In 2008, I thought that my Rei Shimura books were done. Six years later, though, I’m releasing a new book in the series. You’re still here, willing to read? Thanks, and you deserve the backstory.
, the tenth Rei mystery, came out in 2008 under a series of challenging circumstances, including a request to considerably cut its length. After working through a severe edit, I wasn’t sure I had the energy to keep writing Rei books—plus I was spending more time in India than in Japan and had a lot of ideas in that direction. Therefore, I constructed
ending to tie up loose ends and address readers’ hopes for Rei’s love life. As far as I was concerned, the girl could hold hands and drink mai tais in the Hawaiian sunset for a while.
Rei and I embarked on an amicable separation. During the time that she was renovating an early twentieth-century cottage in Hawaii, I was taking a paintbrush to a 1913 house in Minnesota, and working the rest of the time on
The Sleeping Dictionary
, my first historical novel set in late British Raj India. It felt fresh and challenging to create a cast of new characters and also to build their storyline around real historical events in India.
Then came a very terrible Friday. It was March 11, 2011, and while driving through snow, I heard the radio report about a massive earthquake on Japan’s main island, Honshu. By the time I reached a TV, the tsunami had already struck.
Once again, I became immersed in Japan—but in a way I never had before. The bright lights, luxuries, fast trains, and sweet cartoon images were replaced by hardship, power outages, meltdown, and the loss of almost twenty thousand people. It was the biggest horror the country had faced since World War II.
Like many around the world, I was filled with a desire to do something. For a while there were no flights into Japan for would-be volunteers. All we could do was give money and prayers. I imagined how frustrated Rei Shimura would feel, trapped on her Hawaiian island. And I knew she’d find a way around the barriers and get into Japan and the tsunami-ravaged Tohoku coast.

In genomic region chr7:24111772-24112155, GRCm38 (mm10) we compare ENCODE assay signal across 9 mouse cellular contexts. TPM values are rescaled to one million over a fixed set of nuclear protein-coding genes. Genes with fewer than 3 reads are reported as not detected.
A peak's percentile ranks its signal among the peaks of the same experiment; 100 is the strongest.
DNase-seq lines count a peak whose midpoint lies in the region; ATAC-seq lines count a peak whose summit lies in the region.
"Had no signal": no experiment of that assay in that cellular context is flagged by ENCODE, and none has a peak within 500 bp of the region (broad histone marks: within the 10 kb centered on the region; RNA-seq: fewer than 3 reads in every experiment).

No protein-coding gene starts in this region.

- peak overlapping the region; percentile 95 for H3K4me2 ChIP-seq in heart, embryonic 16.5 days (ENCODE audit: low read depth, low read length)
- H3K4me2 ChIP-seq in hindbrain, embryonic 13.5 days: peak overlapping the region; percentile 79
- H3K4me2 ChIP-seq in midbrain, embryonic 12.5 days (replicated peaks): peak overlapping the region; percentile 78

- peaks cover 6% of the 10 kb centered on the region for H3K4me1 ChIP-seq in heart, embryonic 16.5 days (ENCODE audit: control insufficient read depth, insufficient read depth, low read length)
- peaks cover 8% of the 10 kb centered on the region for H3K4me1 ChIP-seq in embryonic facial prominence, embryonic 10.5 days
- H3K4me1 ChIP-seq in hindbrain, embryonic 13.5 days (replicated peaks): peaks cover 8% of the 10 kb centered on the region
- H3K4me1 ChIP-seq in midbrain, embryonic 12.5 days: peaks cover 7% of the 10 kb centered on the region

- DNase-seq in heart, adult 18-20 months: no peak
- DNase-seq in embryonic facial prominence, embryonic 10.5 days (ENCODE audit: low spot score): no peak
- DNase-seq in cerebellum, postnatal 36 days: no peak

The first draft of this novel,
The Kizuna Coast
, took about six months to write: a speed record for me. But then I put it aside for a few years to deal with editing and launching
The Sleeping Dictionary
as well as moving from Minneapolis back to Baltimore. Therefore, I didn’t return to seriously working on the book until 2014.
Because of the real framework of the 2011 earthquake, tsunami, and nuclear disaster, this book could probably classify as a modern historical novel within the Rei mystery series. Yes, there’s a crime to solve, a love story, and the typical cast of characters… but it’s different.
The Kizuna Coast
is also available as a trade paperback. An audiobook and limited edition signed hardcover will be published soon. I love to hear from readers, so you could either leave a review at
contact me directly
with any queries.
Rei Shimura—Raised in California and trained in Japan, a world-class young woman who deals in antiques and personal intrigue
Michael Hendricks—Rei’s new husband, a former spy who now works for an American think tank on Pacific Rim issues
Yoshitsune Shimura—Rei’s great-great-uncle Yosh, whose son Edwin and daughter-in-law Margaret are Rei’s relatives living in Hawaii
Yasushi Ishida—Tokyo antiques dealer who is Rei’s most important mentor